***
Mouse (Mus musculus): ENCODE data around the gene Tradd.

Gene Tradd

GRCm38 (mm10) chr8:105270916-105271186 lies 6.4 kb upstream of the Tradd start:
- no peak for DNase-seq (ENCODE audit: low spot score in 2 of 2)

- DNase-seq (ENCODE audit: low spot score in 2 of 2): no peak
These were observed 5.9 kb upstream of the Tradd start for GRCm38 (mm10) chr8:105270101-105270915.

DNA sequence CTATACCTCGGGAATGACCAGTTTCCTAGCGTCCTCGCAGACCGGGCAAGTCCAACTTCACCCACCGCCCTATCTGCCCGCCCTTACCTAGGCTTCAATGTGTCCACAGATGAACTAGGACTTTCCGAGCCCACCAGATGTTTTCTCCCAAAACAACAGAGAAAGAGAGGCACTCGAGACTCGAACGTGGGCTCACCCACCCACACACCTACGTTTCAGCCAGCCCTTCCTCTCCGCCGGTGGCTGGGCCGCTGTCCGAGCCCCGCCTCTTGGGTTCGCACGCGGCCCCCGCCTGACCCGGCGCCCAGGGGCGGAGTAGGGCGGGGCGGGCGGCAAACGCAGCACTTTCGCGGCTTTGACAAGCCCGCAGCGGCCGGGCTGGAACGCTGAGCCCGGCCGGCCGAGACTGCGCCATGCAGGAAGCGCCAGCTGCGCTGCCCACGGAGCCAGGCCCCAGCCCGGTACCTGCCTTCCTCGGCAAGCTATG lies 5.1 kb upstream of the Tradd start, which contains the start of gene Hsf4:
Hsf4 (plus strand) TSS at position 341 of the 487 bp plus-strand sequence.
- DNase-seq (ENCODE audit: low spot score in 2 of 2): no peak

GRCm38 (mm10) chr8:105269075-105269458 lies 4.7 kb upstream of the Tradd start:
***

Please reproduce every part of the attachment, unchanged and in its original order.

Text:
Mouse (Mus musculus): ENCODE data around the gene Tradd.

Gene Tradd

GRCm38 (mm10) chr8:105270916-105271186 lies 6.4 kb upstream of the Tradd start:
- no peak for DNase-seq (ENCODE audit: low spot score in 2 of 2)

- DNase-seq (ENCODE audit: low spot score in 2 of 2): no peak
These were observed 5.9 kb upstream of the Tradd start for GRCm38 (mm10) chr8:105270101-105270915.

DNA sequence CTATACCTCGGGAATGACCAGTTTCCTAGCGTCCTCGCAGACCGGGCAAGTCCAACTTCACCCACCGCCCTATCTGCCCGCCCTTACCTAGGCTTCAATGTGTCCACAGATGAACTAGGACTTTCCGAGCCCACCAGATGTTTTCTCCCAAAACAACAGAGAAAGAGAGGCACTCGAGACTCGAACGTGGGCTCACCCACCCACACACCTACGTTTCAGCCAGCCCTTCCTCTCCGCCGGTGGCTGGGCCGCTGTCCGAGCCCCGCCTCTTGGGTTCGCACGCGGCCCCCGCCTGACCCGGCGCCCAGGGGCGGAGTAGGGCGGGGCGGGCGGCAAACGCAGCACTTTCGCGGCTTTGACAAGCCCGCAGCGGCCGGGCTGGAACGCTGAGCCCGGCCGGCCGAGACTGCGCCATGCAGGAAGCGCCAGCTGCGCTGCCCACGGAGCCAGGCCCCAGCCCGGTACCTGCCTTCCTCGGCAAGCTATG lies 5.1 kb upstream of the Tradd start, which contains the start of gene Hsf4:
Hsf4 (plus strand) TSS at position 341 of the 487 bp plus-strand sequence.
- DNase-seq (ENCODE audit: low spot score in 2 of 2): no peak

GRCm38 (mm10) chr8:105269075-105269458 lies 4.7 kb upstream of the Tradd start: